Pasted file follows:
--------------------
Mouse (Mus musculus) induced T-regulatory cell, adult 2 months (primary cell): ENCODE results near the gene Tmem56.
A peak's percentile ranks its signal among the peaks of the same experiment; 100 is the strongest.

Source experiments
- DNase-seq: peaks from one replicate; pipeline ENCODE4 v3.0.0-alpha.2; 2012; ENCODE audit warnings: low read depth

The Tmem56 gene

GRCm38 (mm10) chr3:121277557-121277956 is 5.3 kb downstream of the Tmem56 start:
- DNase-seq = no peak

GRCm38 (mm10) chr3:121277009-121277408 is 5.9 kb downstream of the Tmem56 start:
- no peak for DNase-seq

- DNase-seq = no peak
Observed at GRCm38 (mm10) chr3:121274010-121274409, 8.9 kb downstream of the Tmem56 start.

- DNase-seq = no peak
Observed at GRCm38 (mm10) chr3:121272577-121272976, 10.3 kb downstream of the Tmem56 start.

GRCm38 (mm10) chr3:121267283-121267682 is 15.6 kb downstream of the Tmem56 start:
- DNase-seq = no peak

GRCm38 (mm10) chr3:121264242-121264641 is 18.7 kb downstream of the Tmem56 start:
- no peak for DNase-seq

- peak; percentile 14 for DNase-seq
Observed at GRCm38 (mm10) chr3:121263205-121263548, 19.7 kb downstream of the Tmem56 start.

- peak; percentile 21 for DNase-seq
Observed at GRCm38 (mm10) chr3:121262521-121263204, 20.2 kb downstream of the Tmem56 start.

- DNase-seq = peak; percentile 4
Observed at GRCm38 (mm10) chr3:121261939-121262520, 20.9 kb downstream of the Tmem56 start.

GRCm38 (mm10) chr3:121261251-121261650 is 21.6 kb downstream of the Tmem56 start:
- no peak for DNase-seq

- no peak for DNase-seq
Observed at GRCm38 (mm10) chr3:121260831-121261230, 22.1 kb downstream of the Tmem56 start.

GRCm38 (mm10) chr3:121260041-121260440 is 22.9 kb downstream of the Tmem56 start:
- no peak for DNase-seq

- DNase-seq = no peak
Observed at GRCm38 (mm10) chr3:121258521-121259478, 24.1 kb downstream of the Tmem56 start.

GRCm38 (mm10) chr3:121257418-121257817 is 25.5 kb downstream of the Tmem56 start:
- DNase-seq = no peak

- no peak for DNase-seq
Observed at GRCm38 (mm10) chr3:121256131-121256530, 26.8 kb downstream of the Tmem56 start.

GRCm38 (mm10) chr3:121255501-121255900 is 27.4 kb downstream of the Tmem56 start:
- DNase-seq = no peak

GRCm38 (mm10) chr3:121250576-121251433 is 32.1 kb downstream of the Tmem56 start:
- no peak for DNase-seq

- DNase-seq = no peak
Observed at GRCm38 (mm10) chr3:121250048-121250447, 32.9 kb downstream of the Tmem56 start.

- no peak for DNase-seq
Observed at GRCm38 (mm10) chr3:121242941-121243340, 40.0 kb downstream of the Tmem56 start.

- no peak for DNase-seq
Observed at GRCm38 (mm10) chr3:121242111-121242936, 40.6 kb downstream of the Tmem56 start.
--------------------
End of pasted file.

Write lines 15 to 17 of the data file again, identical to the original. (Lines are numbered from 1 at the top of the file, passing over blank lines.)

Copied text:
- DNase-seq = no peak

GRCm38 (mm10) chr3:121264242-121264641 is 18.7 kb downstream of the Tmem56 start:
- no peak for DNase-seq